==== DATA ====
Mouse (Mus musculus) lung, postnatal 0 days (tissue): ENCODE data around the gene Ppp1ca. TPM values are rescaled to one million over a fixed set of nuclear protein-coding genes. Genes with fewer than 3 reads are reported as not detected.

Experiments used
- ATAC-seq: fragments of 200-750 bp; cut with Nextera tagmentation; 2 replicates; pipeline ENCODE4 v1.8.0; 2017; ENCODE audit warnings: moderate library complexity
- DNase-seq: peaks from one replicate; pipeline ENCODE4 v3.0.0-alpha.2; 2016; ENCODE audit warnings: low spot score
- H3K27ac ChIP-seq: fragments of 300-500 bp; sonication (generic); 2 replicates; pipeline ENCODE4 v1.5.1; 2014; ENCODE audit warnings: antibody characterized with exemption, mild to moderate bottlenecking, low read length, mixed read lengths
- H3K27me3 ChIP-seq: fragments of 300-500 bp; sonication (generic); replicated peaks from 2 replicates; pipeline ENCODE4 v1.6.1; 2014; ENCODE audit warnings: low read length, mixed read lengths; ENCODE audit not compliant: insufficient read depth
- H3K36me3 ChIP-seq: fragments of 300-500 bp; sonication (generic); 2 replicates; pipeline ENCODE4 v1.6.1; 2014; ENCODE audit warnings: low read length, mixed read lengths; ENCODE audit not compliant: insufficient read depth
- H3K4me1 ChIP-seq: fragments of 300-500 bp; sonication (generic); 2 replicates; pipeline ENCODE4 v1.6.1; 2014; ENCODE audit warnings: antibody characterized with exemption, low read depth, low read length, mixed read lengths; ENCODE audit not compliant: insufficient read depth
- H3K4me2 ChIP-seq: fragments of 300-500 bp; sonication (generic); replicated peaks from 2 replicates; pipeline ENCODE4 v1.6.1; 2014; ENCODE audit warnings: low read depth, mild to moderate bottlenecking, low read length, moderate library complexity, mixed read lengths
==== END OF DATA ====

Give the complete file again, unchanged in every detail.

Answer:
Mouse (Mus musculus) lung, postnatal 0 days (tissue): ENCODE data around the gene Ppp1ca. TPM values are rescaled to one million over a fixed set of nuclear protein-coding genes. Genes with fewer than 3 reads are reported as not detected.

Experiments used
- ATAC-seq: fragments of 200-750 bp; cut with Nextera tagmentation; 2 replicates; pipeline ENCODE4 v1.8.0; 2017; ENCODE audit warnings: moderate library complexity
- DNase-seq: peaks from one replicate; pipeline ENCODE4 v3.0.0-alpha.2; 2016; ENCODE audit warnings: low spot score
- H3K27ac ChIP-seq: fragments of 300-500 bp; sonication (generic); 2 replicates; pipeline ENCODE4 v1.5.1; 2014; ENCODE audit warnings: antibody characterized with exemption, mild to moderate bottlenecking, low read length, mixed read lengths
- H3K27me3 ChIP-seq: fragments of 300-500 bp; sonication (generic); replicated peaks from 2 replicates; pipeline ENCODE4 v1.6.1; 2014; ENCODE audit warnings: low read length, mixed read lengths; ENCODE audit not compliant: insufficient read depth
- H3K36me3 ChIP-seq: fragments of 300-500 bp; sonication (generic); 2 replicates; pipeline ENCODE4 v1.6.1; 2014; ENCODE audit warnings: low read length, mixed read lengths; ENCODE audit not compliant: insufficient read depth
- H3K4me1 ChIP-seq: fragments of 300-500 bp; sonication (generic); 2 replicates; pipeline ENCODE4 v1.6.1; 2014; ENCODE audit warnings: antibody characterized with exemption, low read depth, low read length, mixed read lengths; ENCODE audit not compliant: insufficient read depth
- H3K4me2 ChIP-seq: fragments of 300-500 bp; sonication (generic); replicated peaks from 2 replicates; pipeline ENCODE4 v1.6.1; 2014; ENCODE audit warnings: low read depth, mild to moderate bottlenecking, low read length, moderate library complexity, mixed read lengths